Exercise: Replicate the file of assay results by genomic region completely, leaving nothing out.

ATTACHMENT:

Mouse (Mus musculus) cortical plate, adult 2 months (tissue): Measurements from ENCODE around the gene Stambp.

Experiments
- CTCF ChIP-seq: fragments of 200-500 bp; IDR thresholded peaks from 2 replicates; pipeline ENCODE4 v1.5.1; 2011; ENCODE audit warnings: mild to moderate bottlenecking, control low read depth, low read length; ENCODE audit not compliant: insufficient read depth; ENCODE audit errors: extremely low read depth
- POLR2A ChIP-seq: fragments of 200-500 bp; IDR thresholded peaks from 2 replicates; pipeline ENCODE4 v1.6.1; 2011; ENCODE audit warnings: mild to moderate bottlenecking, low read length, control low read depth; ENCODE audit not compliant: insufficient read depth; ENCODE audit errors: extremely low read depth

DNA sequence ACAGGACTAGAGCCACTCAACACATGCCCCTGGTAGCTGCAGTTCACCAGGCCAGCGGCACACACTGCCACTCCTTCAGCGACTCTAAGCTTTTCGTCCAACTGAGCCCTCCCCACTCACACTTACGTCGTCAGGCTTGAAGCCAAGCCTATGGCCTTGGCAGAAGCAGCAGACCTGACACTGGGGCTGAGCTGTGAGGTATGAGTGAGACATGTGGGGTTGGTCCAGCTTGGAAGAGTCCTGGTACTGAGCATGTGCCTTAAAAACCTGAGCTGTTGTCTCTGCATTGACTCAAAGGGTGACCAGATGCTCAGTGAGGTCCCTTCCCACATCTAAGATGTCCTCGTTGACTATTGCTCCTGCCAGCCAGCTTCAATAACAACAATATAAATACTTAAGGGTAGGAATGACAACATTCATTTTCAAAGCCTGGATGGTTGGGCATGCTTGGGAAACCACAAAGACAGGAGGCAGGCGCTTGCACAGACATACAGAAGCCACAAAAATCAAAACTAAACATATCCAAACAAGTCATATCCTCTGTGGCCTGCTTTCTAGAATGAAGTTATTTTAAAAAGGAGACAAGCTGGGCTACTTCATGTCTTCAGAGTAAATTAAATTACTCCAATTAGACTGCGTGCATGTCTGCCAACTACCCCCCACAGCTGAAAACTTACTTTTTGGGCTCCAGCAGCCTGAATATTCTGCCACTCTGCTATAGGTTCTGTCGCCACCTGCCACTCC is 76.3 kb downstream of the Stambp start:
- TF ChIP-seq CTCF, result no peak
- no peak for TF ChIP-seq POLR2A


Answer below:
Mouse (Mus musculus) cortical plate, adult 2 months (tissue): Measurements from ENCODE around the gene Stambp.

Experiments
- CTCF ChIP-seq: fragments of 200-500 bp; IDR thresholded peaks from 2 replicates; pipeline ENCODE4 v1.5.1; 2011; ENCODE audit warnings: mild to moderate bottlenecking, control low read depth, low read length; ENCODE audit not compliant: insufficient read depth; ENCODE audit errors: extremely low read depth
- POLR2A ChIP-seq: fragments of 200-500 bp; IDR thresholded peaks from 2 replicates; pipeline ENCODE4 v1.6.1; 2011; ENCODE audit warnings: mild to moderate bottlenecking, low read length, control low read depth; ENCODE audit not compliant: insufficient read depth; ENCODE audit errors: extremely low read depth

DNA sequence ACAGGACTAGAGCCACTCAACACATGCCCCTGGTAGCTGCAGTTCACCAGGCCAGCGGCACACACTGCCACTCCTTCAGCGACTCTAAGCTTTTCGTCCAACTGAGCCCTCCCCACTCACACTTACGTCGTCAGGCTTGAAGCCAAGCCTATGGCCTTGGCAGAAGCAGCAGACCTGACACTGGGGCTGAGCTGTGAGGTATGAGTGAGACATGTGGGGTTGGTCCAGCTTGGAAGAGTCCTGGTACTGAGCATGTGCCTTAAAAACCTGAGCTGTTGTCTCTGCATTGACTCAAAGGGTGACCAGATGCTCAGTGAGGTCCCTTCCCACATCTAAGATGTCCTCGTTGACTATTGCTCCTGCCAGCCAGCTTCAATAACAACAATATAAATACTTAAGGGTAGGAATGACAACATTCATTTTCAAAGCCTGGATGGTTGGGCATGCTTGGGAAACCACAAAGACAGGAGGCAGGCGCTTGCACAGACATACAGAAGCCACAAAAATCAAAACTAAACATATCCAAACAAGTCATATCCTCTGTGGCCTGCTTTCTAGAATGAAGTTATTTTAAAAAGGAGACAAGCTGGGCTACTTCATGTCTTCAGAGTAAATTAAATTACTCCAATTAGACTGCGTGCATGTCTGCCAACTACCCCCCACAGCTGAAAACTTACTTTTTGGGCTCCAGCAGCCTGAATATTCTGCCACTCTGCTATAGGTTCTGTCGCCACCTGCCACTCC is 76.3 kb downstream of the Stambp start:
- TF ChIP-seq CTCF, result no peak
- no peak for TF ChIP-seq POLR2A